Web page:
Editorial: Let’s work together to draw ski tourists to the area

A week ago in Monday’s Addison Independent, we ran a story touting the possibility of the greater-Middlebury area becoming a ski destination for Nordic skiers. The newly implemented snow-making system at the Rikert Ski Touring Center is what has prompted the consideration and has some within the community talking about ways to capitalize on the $1.5 million in improvements that Rikert has seen in the past couple of years.
While Middlebury has no illusions about becoming the next Killington, Okemo or Stowe, in terms of drawing thousands of guests each weekend to fill hotel beds and overstuff our restaurants and nightspots, the town and general area should be thinking of ways to collectively promote the area as a ski center — Nordic and Alpine — and be prepared when the influx of guests arrive.
We encourage this for two reasons: 1) because of the guaranteed snow pack, Rikert will bring more Nordic events to the area than we’ve ever seen before; 2) both the Snow Bowl and Rikert are under-appreciated assets that have not been marketed by the community as a whole; doing so will reap greater benefits. This latter point refers to common marketing among area retailers, inns, restaurants, visitor centers and, of course, area chambers of commerce and other business and social organizations. A coordinated approach, following a general agreed-upon theme, reinforces the desired message and creates an identifiable brand.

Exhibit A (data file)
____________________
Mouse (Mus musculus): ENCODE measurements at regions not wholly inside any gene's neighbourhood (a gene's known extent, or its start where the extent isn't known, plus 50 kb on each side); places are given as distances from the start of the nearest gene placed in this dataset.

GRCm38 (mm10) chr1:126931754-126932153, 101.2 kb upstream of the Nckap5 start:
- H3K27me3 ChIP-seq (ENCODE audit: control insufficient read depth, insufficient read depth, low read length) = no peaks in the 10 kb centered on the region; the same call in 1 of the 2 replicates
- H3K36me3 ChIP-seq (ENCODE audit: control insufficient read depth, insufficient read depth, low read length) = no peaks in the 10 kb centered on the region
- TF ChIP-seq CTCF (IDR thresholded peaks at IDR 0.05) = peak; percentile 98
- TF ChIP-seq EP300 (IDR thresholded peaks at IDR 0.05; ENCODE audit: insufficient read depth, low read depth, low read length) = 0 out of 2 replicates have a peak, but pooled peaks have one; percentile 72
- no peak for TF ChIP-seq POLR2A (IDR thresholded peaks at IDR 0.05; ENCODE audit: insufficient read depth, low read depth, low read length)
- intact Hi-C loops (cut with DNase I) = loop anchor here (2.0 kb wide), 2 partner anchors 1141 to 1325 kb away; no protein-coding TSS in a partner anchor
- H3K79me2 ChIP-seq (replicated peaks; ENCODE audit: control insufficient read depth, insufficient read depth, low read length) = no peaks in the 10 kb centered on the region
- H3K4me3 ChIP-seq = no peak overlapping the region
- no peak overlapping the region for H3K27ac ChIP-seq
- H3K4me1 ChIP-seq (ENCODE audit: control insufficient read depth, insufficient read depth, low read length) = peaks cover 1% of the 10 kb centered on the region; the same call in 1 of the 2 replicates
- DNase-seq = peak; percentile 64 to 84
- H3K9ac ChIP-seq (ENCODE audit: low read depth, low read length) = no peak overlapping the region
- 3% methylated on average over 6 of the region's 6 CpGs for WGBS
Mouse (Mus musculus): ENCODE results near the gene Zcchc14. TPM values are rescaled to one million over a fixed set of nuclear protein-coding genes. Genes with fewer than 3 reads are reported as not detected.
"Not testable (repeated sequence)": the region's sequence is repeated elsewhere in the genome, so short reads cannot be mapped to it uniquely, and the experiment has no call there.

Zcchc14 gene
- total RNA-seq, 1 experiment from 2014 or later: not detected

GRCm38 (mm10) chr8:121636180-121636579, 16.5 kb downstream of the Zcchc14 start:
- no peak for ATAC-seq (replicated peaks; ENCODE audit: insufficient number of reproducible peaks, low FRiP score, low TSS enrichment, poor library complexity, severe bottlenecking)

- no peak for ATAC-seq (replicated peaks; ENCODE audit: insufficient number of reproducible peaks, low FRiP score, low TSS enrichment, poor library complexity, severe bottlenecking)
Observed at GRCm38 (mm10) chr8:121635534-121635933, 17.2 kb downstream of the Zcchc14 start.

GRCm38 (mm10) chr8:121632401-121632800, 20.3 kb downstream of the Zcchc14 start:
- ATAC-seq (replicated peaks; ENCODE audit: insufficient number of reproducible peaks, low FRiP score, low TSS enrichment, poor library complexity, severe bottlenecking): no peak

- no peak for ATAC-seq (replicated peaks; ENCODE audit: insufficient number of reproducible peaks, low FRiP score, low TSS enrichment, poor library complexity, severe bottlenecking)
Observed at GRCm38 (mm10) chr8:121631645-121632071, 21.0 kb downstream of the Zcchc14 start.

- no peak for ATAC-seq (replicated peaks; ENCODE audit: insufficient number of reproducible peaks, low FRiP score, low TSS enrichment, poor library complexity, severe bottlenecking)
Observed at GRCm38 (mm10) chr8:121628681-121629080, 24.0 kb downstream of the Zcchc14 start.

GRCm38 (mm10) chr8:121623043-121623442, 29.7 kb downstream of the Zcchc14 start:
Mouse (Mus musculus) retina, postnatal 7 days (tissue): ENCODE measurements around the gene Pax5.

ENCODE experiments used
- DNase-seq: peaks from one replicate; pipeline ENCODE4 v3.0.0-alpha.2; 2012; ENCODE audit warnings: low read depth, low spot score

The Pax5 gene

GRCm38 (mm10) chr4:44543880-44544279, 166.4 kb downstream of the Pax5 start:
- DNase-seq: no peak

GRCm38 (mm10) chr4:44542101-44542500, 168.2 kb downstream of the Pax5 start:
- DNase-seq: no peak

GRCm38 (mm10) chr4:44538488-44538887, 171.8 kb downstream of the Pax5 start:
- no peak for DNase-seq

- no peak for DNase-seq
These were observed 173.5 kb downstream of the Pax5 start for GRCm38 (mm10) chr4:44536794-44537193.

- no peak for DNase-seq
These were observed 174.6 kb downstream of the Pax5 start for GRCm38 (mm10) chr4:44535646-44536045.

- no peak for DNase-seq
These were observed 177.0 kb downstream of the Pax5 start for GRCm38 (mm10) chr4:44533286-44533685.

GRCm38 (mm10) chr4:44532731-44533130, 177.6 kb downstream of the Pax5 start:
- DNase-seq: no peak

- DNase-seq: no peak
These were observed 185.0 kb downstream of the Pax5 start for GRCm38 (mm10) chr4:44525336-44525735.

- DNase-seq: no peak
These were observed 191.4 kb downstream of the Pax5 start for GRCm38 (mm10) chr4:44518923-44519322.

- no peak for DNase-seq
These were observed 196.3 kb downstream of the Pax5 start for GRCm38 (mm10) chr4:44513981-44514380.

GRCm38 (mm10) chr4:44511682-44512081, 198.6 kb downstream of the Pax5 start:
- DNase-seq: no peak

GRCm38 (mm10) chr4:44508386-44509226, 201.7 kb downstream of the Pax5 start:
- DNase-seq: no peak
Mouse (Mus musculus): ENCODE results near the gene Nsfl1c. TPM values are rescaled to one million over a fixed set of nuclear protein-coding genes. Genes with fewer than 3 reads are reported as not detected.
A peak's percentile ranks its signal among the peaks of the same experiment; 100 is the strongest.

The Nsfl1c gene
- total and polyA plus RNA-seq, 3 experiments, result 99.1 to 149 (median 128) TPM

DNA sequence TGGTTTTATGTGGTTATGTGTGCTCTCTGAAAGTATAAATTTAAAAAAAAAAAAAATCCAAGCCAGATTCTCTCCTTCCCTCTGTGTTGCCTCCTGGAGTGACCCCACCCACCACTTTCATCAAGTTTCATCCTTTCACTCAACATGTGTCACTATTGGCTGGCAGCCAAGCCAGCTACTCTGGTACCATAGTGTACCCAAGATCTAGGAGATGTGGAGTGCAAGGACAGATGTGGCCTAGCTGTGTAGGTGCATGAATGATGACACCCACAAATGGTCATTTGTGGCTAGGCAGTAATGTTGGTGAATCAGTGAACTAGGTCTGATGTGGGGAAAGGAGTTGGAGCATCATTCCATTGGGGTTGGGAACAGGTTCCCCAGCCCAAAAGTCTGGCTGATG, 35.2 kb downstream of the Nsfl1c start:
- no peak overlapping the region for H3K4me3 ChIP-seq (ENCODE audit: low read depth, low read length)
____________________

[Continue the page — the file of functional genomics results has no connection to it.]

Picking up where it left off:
Middlebury’s strengths can be found in its differences from what most think of as ski resorts: we offer excellent Nordic skiing at Rikert and nearby Blueberry Hill, including a backcountry trail connecting the two areas over a distance of almost a dozen miles — a rarity in the East. It’s excellent skiing on the groomed track, and an adventure going point to point through the Bread Loaf Wilderness. At the Snow Bowl, the area is an inexpensive jewel of a family ski area with almost no lift lines, decent tree skiing, and two of the best slalom and giant slalom trails in the East. It’s not big; there are no moguls to speak of; and if you’re a good skier a half day may be enough, but there are plenty of beginner and intermediate skiers and riders who will find all they want here at the Bowl.
More importantly, we have a quintessential New England town for dining and lodging with college amenties, including arts and entertainment; fine museums and galleries; tours of factories, cideries and breweries; and shopping at a few wonderful stores in Middlebury and more to offer in neighboring Brandon, Bristol and Vergennes.
What’s needed is a creative force to bring all the partners together, and a willingness to think bigger than we have in the past.
— Angelo S. Lynn

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